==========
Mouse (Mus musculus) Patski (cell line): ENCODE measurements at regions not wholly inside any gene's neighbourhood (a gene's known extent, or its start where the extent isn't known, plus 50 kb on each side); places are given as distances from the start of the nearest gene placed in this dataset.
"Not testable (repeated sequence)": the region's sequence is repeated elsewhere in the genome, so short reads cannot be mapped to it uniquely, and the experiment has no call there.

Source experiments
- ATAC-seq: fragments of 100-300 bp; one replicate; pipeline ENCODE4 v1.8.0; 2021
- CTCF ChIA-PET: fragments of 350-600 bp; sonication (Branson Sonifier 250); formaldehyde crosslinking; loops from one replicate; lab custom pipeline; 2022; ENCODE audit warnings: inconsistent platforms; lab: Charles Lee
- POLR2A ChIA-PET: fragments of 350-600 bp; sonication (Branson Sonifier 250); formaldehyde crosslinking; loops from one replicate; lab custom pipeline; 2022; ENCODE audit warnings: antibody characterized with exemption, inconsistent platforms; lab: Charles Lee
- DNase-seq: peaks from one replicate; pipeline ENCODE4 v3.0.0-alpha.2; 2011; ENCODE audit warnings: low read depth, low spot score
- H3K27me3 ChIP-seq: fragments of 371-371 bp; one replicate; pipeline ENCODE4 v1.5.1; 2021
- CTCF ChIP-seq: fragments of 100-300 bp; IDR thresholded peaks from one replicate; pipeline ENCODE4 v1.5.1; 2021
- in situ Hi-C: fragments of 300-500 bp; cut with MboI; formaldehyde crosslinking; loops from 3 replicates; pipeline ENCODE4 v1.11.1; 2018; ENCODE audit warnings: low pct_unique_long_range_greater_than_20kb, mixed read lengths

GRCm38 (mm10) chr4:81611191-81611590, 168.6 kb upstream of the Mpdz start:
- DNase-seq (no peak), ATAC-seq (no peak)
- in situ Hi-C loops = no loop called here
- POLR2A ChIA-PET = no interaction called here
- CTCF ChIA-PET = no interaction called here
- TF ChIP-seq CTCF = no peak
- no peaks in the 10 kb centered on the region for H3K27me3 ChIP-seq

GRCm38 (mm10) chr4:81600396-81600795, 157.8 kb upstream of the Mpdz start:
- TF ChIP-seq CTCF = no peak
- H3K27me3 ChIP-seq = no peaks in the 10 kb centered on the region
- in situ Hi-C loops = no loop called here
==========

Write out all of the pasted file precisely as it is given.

Mouse (Mus musculus) Patski (cell line): ENCODE measurements at regions not wholly inside any gene's neighbourhood (a gene's known extent, or its start where the extent isn't known, plus 50 kb on each side); places are given as distances from the start of the nearest gene placed in this dataset.
"Not testable (repeated sequence)": the region's sequence is repeated elsewhere in the genome, so short reads cannot be mapped to it uniquely, and the experiment has no call there.

Source experiments
- ATAC-seq: fragments of 100-300 bp; one replicate; pipeline ENCODE4 v1.8.0; 2021
- CTCF ChIA-PET: fragments of 350-600 bp; sonication (Branson Sonifier 250); formaldehyde crosslinking; loops from one replicate; lab custom pipeline; 2022; ENCODE audit warnings: inconsistent platforms; lab: Charles Lee
- POLR2A ChIA-PET: fragments of 350-600 bp; sonication (Branson Sonifier 250); formaldehyde crosslinking; loops from one replicate; lab custom pipeline; 2022; ENCODE audit warnings: antibody characterized with exemption, inconsistent platforms; lab: Charles Lee
- DNase-seq: peaks from one replicate; pipeline ENCODE4 v3.0.0-alpha.2; 2011; ENCODE audit warnings: low read depth, low spot score
- H3K27me3 ChIP-seq: fragments of 371-371 bp; one replicate; pipeline ENCODE4 v1.5.1; 2021
- CTCF ChIP-seq: fragments of 100-300 bp; IDR thresholded peaks from one replicate; pipeline ENCODE4 v1.5.1; 2021
- in situ Hi-C: fragments of 300-500 bp; cut with MboI; formaldehyde crosslinking; loops from 3 replicates; pipeline ENCODE4 v1.11.1; 2018; ENCODE audit warnings: low pct_unique_long_range_greater_than_20kb, mixed read lengths

GRCm38 (mm10) chr4:81611191-81611590, 168.6 kb upstream of the Mpdz start:
- DNase-seq (no peak), ATAC-seq (no peak)
- in situ Hi-C loops = no loop called here
- POLR2A ChIA-PET = no interaction called here
- CTCF ChIA-PET = no interaction called here
- TF ChIP-seq CTCF = no peak
- no peaks in the 10 kb centered on the region for H3K27me3 ChIP-seq

GRCm38 (mm10) chr4:81600396-81600795, 157.8 kb upstream of the Mpdz start:
- TF ChIP-seq CTCF = no peak
- H3K27me3 ChIP-seq = no peaks in the 10 kb centered on the region
- in situ Hi-C loops = no loop called here